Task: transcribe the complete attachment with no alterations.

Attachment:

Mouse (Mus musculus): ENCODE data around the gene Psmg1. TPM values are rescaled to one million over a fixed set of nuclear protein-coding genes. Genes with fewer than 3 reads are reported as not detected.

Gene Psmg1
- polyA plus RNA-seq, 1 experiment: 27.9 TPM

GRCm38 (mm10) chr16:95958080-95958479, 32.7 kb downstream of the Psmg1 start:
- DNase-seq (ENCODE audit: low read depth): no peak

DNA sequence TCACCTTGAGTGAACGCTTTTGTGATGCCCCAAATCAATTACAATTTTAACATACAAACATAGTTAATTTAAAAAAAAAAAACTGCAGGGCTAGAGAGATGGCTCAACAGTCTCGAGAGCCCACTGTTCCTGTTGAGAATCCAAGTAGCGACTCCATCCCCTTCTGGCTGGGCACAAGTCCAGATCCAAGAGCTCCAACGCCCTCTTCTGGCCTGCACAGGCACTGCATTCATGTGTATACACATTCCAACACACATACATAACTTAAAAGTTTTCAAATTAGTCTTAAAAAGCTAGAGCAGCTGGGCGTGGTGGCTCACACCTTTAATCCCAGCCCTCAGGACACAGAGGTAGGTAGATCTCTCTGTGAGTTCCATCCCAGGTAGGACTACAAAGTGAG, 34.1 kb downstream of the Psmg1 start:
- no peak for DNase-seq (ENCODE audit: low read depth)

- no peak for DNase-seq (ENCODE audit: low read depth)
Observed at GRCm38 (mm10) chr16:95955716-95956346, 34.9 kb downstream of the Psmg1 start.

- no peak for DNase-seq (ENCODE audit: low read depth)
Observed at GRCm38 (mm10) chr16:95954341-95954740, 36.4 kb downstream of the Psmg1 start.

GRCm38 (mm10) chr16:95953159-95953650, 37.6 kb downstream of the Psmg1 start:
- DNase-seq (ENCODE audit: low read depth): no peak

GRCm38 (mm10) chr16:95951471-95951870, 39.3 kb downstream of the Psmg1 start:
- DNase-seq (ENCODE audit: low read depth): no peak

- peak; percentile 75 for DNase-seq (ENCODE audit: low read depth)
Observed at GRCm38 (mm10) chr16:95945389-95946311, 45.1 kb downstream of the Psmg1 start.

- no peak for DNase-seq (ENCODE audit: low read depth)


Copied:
Mouse (Mus musculus): ENCODE data around the gene Psmg1. TPM values are rescaled to one million over a fixed set of nuclear protein-coding genes. Genes with fewer than 3 reads are reported as not detected.

Gene Psmg1
- polyA plus RNA-seq, 1 experiment: 27.9 TPM

GRCm38 (mm10) chr16:95958080-95958479, 32.7 kb downstream of the Psmg1 start:
- DNase-seq (ENCODE audit: low read depth): no peak

DNA sequence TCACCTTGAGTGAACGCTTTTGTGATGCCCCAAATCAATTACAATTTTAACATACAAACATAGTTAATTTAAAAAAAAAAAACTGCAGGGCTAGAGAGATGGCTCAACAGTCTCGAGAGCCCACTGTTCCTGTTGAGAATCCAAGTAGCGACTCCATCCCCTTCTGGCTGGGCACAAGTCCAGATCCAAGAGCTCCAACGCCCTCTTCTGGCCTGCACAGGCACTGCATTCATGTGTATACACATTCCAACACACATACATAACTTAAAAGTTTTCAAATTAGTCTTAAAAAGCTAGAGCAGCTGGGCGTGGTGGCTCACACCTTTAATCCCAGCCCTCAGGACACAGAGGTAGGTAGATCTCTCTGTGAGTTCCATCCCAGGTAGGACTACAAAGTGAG, 34.1 kb downstream of the Psmg1 start:
- no peak for DNase-seq (ENCODE audit: low read depth)

- no peak for DNase-seq (ENCODE audit: low read depth)
Observed at GRCm38 (mm10) chr16:95955716-95956346, 34.9 kb downstream of the Psmg1 start.

- no peak for DNase-seq (ENCODE audit: low read depth)
Observed at GRCm38 (mm10) chr16:95954341-95954740, 36.4 kb downstream of the Psmg1 start.

GRCm38 (mm10) chr16:95953159-95953650, 37.6 kb downstream of the Psmg1 start:
- DNase-seq (ENCODE audit: low read depth): no peak

GRCm38 (mm10) chr16:95951471-95951870, 39.3 kb downstream of the Psmg1 start:
- DNase-seq (ENCODE audit: low read depth): no peak

- peak; percentile 75 for DNase-seq (ENCODE audit: low read depth)
Observed at GRCm38 (mm10) chr16:95945389-95946311, 45.1 kb downstream of the Psmg1 start.

- no peak for DNase-seq (ENCODE audit: low read depth)